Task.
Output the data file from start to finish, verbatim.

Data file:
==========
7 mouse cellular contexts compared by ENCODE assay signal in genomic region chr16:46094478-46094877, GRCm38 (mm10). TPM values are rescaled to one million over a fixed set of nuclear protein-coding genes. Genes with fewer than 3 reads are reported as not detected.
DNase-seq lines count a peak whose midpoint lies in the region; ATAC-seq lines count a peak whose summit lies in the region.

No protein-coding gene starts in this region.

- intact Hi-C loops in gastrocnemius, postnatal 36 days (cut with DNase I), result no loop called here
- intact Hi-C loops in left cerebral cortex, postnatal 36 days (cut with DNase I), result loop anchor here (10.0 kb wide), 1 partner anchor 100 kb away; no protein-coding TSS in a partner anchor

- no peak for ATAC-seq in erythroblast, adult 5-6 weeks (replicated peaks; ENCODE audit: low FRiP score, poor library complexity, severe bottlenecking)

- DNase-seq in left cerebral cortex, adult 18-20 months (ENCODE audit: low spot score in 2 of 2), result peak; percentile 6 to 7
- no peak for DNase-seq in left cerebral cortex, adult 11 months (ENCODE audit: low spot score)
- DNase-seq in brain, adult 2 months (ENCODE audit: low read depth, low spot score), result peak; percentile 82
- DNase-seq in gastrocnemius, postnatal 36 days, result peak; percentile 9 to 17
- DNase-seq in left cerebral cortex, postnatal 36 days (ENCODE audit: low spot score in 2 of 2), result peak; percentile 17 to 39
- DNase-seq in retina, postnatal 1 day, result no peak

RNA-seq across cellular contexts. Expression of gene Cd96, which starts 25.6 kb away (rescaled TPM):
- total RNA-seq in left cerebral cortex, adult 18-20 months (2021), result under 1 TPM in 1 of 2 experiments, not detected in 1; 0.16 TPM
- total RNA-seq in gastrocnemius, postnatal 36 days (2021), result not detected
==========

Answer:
7 mouse cellular contexts compared by ENCODE assay signal in genomic region chr16:46094478-46094877, GRCm38 (mm10). TPM values are rescaled to one million over a fixed set of nuclear protein-coding genes. Genes with fewer than 3 reads are reported as not detected.
DNase-seq lines count a peak whose midpoint lies in the region; ATAC-seq lines count a peak whose summit lies in the region.

No protein-coding gene starts in this region.

- intact Hi-C loops in gastrocnemius, postnatal 36 days (cut with DNase I), result no loop called here
- intact Hi-C loops in left cerebral cortex, postnatal 36 days (cut with DNase I), result loop anchor here (10.0 kb wide), 1 partner anchor 100 kb away; no protein-coding TSS in a partner anchor

- no peak for ATAC-seq in erythroblast, adult 5-6 weeks (replicated peaks; ENCODE audit: low FRiP score, poor library complexity, severe bottlenecking)

- DNase-seq in left cerebral cortex, adult 18-20 months (ENCODE audit: low spot score in 2 of 2), result peak; percentile 6 to 7
- no peak for DNase-seq in left cerebral cortex, adult 11 months (ENCODE audit: low spot score)
- DNase-seq in brain, adult 2 months (ENCODE audit: low read depth, low spot score), result peak; percentile 82
- DNase-seq in gastrocnemius, postnatal 36 days, result peak; percentile 9 to 17
- DNase-seq in left cerebral cortex, postnatal 36 days (ENCODE audit: low spot score in 2 of 2), result peak; percentile 17 to 39
- DNase-seq in retina, postnatal 1 day, result no peak

RNA-seq across cellular contexts. Expression of gene Cd96, which starts 25.6 kb away (rescaled TPM):
- total RNA-seq in left cerebral cortex, adult 18-20 months (2021), result under 1 TPM in 1 of 2 experiments, not detected in 1; 0.16 TPM
- total RNA-seq in gastrocnemius, postnatal 36 days (2021), result not detected